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Kinect and WPF: Skeleton tracking using the official Microsoft SDK - Vangos Pterneas blog - Site Root - StudentGuru

Kinect and WPF: Skeleton tracking using the official Microsoft SDK

It's official! Microsoft released its Kinect SDK we have all been waiting for! Kinect SDK offers natural user interaction and audio APIs. It can also be used with the existing Microsoft Speech API. Today we'll see how to create a WPF application performimg skeleton tracking.

Not a surprize, this official SDK provides an API similar to OpenNI's one. That's pretty cool for me (and anyone following my blog), because not much stuff needs to be learned from the beginning.

• Download demo project.

Kinect skeleton tracking

Step 0

Uninstall any previous Kinect drivers such as PrimeSensor, CL NUI, OpenKinect, etc).

Step 1

Download the official Kinect SDK and install. System requirements:

  • Kinect sensor
  • Computer with a dual-core, 2.66-GHz
  • Windows 7–compatible graphics card that supports DirectX® 9.0c capabilities
  • 2-GB RAM

IMPORTANT: Remember to restart your PC after the installation!

Step 2

Launch Visual Studio and create a new WPF application.

Step 3

Add a reference to Microsoft.Research.Kinect assembly, found under the .NET tab. Do not forget to include its namespace in your xaml.cs file. I just included Nui namespace as we do not currently need the audio capabilities.

[code lang="c#"] using Microsoft.Research.Kinect.Nui; [/code]

Step 4

It's time to create the user interface: An image displaying the raw camera output and a canvas displaying the users' joints:

[code lang="xml"] <Grid>
    <Image Name="img" Width="640" Height="480" />
    <Canvas Name="canvas" Width="640" Height="480" />
</Grid> [/code] 

Step 5

We are up to the most interesting part right now! Let's see how we obtain the raw camera image and how we perform user skeleton tracking! Open your xaml.cs file and start typing.

Kinect API offers a Runtime object which will accomplish the mission:

[code lang="c#"] Runtime _nui = new Runtime(); [/code]

After that, we have to initialize the Runtime object and then open the video stream:

[code lang="c#"] _nui.Initialize(RuntimeOptions.UseDepthAndPlayerIndex | RuntimeOptions.UseSkeletalTracking | RuntimeOptions.UseColor);
_nui.VideoStream.Open(ImageStreamType.Video, 2, ImageResolution.Resolution640x480, ImageType.Color); [/code]

_nui.Initialize(RuntimeOptions.UseDepthAndPlayerIndex | RuntimeOptions.UseSkeletalTracking | RuntimeOptions.UseColor);
_nui.VideoStream.Open(ImageStreamType.Video, 2, ImageResolution.Resolution640x480, ImageType.Color);

Finally, we need to define the proper event handlers for the camera image display and the skeleton recognition. Pretty simple:

[code lang="c#"] _nui.VideoFrameReady += new EventHandler<imageframereadyeventargs>(Nui_VideoFrameReady);
_nui.SkeletonFrameReady += new EventHandler<skeletonframereadyeventargs>(Nui_SkeletonFrameReady); [/code]

Here follows the implementation of each method. They are self explantory and quite similar to what my Nui.Vision library does.

[code lang="c#"] void Nui_VideoFrameReady(object sender, ImageFrameReadyEventArgs e)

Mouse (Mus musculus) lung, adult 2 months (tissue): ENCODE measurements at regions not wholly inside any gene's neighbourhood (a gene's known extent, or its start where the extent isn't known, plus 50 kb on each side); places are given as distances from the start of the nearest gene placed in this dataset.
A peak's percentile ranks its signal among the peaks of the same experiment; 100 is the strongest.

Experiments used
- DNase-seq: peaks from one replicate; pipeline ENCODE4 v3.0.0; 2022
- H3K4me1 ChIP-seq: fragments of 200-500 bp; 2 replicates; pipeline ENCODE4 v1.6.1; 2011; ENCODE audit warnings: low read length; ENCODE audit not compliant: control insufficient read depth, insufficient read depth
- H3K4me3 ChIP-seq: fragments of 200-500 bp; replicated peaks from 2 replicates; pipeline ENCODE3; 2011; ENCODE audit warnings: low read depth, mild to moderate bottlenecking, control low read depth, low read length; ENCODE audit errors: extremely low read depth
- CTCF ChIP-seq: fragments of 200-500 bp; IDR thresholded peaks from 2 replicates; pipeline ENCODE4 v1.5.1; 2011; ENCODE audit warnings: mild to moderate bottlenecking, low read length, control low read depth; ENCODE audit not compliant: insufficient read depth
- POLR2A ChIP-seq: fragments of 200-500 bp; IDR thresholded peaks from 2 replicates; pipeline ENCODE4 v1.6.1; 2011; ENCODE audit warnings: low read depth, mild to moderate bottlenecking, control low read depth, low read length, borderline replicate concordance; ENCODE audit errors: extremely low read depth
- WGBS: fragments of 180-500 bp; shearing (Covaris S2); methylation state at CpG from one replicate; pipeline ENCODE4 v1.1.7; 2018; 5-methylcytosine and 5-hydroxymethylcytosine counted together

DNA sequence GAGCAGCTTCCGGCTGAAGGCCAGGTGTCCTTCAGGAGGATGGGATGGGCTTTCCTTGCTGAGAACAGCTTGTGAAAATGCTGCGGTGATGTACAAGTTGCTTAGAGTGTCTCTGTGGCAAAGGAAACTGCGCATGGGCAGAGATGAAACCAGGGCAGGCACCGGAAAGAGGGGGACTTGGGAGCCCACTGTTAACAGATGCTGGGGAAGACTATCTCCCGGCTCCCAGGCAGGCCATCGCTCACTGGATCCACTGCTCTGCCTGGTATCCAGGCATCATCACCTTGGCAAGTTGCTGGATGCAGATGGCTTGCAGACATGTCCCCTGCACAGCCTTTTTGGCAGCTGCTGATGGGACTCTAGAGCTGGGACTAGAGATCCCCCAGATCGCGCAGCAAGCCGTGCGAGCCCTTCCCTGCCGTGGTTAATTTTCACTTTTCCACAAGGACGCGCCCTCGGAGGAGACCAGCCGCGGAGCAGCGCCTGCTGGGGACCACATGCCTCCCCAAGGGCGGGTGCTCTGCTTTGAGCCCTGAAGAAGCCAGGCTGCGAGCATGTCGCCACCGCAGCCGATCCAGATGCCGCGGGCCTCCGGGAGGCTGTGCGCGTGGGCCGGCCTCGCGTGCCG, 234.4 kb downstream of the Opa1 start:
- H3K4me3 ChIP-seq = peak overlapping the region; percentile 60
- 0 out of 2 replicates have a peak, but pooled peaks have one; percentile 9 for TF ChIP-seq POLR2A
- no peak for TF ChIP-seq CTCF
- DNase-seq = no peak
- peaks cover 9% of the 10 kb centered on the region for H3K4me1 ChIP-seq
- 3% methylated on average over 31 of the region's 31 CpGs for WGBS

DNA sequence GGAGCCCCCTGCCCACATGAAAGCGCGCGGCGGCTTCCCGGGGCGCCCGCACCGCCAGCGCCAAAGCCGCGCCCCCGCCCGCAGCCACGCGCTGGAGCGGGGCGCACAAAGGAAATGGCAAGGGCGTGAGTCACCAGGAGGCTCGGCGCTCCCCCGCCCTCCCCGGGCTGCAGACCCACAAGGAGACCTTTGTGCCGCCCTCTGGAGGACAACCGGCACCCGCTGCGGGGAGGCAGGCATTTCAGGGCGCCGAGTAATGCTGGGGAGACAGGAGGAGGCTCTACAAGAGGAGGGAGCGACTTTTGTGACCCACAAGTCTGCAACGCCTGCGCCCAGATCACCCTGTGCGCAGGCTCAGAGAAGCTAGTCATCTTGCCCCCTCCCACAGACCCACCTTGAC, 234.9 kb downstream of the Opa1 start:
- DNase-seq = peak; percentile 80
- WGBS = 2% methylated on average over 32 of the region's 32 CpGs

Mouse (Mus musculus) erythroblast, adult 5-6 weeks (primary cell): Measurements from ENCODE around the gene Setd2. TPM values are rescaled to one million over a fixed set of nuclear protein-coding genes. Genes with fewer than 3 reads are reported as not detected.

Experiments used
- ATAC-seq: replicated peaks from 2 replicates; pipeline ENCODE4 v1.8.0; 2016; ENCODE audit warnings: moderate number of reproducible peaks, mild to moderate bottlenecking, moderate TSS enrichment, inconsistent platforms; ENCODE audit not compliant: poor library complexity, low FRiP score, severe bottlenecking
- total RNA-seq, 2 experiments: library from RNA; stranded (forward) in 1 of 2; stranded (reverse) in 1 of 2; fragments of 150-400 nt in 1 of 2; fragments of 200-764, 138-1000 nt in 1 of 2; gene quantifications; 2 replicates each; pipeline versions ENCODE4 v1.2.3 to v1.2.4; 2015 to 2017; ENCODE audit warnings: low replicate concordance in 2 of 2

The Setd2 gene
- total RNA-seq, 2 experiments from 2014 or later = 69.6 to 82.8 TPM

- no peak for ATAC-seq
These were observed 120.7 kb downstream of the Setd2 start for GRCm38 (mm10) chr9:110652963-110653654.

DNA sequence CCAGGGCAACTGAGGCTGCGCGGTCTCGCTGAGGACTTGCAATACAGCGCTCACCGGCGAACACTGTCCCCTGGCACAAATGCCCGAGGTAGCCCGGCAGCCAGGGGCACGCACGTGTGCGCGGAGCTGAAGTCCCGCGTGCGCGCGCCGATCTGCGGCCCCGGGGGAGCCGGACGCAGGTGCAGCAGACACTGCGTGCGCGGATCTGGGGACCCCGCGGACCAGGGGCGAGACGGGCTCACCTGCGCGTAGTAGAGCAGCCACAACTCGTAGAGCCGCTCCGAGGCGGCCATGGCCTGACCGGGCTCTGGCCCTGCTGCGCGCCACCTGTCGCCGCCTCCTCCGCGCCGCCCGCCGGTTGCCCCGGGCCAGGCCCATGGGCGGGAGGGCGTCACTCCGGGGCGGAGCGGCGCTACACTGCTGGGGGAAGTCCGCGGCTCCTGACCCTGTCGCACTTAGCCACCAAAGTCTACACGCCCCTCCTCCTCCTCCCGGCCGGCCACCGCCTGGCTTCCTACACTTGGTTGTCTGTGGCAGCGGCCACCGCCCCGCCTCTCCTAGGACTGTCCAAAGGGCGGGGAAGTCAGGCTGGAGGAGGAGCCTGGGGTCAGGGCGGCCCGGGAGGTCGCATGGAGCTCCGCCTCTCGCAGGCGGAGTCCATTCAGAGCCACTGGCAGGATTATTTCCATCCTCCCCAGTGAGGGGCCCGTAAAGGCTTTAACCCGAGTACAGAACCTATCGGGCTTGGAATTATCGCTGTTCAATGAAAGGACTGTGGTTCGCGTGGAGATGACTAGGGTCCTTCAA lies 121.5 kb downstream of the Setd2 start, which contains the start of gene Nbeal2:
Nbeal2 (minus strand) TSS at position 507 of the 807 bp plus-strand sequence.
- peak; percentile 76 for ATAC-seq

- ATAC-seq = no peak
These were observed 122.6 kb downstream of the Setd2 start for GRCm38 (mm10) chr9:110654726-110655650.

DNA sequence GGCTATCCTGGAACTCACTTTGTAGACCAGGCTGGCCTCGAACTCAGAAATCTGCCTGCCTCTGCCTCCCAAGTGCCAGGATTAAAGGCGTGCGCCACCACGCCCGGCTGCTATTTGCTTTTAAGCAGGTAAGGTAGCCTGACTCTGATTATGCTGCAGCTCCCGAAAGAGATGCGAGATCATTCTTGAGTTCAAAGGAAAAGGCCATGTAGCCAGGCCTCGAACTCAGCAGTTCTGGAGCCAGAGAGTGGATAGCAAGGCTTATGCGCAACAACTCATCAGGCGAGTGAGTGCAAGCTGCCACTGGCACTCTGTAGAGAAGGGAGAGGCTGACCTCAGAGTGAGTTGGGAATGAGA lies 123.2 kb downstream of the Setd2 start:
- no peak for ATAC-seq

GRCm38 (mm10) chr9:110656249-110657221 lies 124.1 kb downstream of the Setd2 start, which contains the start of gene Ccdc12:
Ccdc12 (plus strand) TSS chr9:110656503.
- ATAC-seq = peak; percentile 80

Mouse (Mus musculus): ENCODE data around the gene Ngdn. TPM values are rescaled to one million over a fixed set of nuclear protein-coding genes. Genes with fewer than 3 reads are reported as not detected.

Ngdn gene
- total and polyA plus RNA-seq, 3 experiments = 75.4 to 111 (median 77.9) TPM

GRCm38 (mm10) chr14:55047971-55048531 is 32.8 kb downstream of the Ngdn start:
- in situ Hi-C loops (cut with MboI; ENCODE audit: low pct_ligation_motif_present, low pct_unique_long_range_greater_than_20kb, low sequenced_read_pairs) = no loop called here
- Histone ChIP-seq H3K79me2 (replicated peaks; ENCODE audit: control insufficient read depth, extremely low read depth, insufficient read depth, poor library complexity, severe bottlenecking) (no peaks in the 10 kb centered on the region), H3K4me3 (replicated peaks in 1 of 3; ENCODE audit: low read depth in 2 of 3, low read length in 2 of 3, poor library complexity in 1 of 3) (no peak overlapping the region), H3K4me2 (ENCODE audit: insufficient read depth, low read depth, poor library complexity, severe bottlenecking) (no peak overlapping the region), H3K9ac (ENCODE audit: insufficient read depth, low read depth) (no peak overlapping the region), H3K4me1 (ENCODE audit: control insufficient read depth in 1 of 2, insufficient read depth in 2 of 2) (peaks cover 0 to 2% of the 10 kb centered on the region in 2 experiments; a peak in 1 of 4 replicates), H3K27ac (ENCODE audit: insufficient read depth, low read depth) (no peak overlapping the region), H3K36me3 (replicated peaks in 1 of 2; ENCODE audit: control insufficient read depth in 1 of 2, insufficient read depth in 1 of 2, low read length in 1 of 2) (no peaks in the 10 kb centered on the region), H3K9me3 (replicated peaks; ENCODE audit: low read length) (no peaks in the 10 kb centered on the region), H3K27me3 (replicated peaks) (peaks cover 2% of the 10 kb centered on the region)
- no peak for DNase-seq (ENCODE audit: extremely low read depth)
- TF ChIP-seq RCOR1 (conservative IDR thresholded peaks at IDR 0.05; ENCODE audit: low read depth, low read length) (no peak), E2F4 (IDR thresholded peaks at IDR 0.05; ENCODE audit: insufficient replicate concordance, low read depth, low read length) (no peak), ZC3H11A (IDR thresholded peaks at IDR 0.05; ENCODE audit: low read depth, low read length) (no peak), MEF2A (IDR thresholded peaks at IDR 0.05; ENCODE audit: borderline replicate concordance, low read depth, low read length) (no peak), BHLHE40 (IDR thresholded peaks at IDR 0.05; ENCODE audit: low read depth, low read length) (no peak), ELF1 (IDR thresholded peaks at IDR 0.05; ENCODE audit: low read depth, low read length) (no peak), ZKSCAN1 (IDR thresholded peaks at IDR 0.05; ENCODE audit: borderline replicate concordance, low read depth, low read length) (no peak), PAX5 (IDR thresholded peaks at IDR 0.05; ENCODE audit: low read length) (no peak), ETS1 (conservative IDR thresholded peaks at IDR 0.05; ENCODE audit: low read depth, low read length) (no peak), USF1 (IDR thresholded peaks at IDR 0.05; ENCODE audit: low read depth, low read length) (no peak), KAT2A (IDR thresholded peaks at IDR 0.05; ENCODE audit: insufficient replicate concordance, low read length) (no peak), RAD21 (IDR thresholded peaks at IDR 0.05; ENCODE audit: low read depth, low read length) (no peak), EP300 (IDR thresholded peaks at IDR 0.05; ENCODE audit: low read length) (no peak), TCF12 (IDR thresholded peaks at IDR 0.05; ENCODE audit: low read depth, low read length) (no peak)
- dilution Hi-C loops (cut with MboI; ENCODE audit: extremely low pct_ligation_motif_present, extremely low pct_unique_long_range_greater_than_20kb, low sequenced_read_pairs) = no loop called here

{
    var image = e.ImageFrame.Image;
    img.Source = BitmapSource.Create(image.Width, image.Height, 96, 96, PixelFormats.Bgr32, null, image.Bits, image.Width * image.BytesPerPixel);
} [/code]

 

[code lang="c#"] void Nui_SkeletonFrameReady(object sender, SkeletonFrameReadyEventArgs e)
{
    canvas.Children.Clear();

    foreach (SkeletonData user in e.SkeletonFrame.Skeletons)
    {
        if (user.TrackingState == SkeletonTrackingState.Tracked)
        {
            foreach (Joint joint in user.Joints)
            {
                DrawPoint(joint, Colors.Blue);
            }
        }
    }
} [/code]

Done! Build and run your project. Download demo with source code.

Attention: I have omitted some lines of code from this blog post in order to make it clearer. I suggest you downolad the sample project and have a look at it. You'll find that the X, Y and Z-axis values conversion from centimetres to pixels is quite interesting. In my example, I actually used the basic idea from Coding for Fun Kinect Toolkit.

  • Anonymous
    Anonymous

    Hi Vangos,

    I need to connect the joints appeared on the frame to form a skeleton structure, please help me how to achieve this.

    Thanks,

    Bharat.

  • Anonymous
    Anonymous

    Hi Vangos!  I was using your Nui.Vision library until the Kinect SDK landed, and I wanted to know about some of the differences.  Mainly, I don't think the Z positions of joints are the same values as what you had.  I'm trying to get a sprite to move along the screen's Y axis in relation to how close or far away you are to the kinect camera.  My calculations were fine with your library, but with MS SDK, I can't seem to get the math right.  I think their depth values range from like 800 to 4000 or something.  Any ideas?

  • Anonymous
    Anonymous

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  • Anonymous
    Anonymous

    The Windows Client Developer Roundup aggregates information of interest to Windows Client Developers

  • Anonymous
    Anonymous

    there is error in canvas.children.clear();

  • Anonymous
    Anonymous

    Is there anyone way to make the joint colors different

    Harry